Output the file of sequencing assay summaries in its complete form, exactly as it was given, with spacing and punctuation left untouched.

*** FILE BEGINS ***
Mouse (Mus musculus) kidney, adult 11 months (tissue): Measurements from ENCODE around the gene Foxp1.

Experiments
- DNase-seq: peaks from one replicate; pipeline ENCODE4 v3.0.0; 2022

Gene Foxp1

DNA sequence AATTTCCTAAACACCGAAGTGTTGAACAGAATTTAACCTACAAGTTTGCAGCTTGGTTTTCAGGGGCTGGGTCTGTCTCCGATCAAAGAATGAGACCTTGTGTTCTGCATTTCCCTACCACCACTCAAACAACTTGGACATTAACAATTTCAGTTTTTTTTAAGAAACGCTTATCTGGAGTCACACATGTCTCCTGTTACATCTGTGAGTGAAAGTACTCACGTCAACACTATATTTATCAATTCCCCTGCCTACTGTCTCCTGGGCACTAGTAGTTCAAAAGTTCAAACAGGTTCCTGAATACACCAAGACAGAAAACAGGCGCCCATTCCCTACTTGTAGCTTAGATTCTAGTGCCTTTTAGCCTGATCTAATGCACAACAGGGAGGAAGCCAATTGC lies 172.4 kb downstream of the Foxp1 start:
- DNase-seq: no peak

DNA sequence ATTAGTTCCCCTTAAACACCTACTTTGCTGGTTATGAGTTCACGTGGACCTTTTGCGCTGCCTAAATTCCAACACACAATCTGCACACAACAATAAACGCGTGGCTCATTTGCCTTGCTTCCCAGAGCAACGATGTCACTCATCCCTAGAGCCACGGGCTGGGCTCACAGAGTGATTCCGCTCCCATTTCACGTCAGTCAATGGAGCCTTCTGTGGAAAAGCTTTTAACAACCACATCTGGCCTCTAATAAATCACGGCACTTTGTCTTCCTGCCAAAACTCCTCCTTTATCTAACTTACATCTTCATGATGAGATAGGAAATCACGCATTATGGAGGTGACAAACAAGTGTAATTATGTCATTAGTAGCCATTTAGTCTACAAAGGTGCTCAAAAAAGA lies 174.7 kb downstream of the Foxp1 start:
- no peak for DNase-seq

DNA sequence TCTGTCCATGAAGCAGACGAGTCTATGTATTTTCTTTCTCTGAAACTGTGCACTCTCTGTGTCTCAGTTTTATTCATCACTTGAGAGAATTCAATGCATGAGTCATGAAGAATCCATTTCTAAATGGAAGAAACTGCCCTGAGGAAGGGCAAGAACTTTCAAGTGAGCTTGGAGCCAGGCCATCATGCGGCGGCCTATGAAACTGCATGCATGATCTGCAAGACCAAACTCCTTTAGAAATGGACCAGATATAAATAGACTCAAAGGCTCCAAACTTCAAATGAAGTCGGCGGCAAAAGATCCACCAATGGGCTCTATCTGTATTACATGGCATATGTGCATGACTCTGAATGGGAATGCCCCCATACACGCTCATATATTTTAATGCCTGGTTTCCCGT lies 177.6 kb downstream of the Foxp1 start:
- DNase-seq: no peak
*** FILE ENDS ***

Mouse (Mus musculus) kidney, adult 11 months (tissue): Measurements from ENCODE around the gene Foxp1.

Experiments
- DNase-seq: peaks from one replicate; pipeline ENCODE4 v3.0.0; 2022

Gene Foxp1

DNA sequence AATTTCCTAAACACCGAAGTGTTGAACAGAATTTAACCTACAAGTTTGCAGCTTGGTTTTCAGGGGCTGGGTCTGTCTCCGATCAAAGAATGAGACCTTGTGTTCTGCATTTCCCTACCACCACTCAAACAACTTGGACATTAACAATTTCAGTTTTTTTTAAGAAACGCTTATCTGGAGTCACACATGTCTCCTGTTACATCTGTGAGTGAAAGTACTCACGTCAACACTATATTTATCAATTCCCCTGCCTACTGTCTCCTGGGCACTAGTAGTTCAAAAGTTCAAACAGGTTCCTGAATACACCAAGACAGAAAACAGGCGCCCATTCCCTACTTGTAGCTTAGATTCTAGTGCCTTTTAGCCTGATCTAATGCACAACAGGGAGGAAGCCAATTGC lies 172.4 kb downstream of the Foxp1 start:
- DNase-seq: no peak

DNA sequence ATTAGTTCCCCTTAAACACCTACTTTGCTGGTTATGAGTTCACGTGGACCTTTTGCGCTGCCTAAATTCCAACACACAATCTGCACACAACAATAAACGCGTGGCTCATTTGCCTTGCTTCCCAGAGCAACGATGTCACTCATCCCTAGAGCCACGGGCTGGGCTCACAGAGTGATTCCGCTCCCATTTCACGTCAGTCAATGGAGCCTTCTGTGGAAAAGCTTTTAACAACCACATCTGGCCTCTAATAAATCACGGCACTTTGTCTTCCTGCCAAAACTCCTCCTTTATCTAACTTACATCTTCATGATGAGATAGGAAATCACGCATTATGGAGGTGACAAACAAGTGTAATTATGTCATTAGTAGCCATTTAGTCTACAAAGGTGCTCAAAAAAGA lies 174.7 kb downstream of the Foxp1 start:
- no peak for DNase-seq

DNA sequence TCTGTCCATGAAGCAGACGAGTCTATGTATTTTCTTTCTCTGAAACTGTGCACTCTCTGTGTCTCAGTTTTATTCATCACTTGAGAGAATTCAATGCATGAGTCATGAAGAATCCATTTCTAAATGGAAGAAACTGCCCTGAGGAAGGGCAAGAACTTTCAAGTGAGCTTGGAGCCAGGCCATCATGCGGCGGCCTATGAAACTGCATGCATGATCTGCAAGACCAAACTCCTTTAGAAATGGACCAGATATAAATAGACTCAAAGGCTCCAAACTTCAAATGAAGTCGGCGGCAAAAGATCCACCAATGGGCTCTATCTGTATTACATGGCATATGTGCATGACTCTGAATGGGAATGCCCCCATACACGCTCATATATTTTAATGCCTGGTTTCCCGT lies 177.6 kb downstream of the Foxp1 start:
- DNase-seq: no peak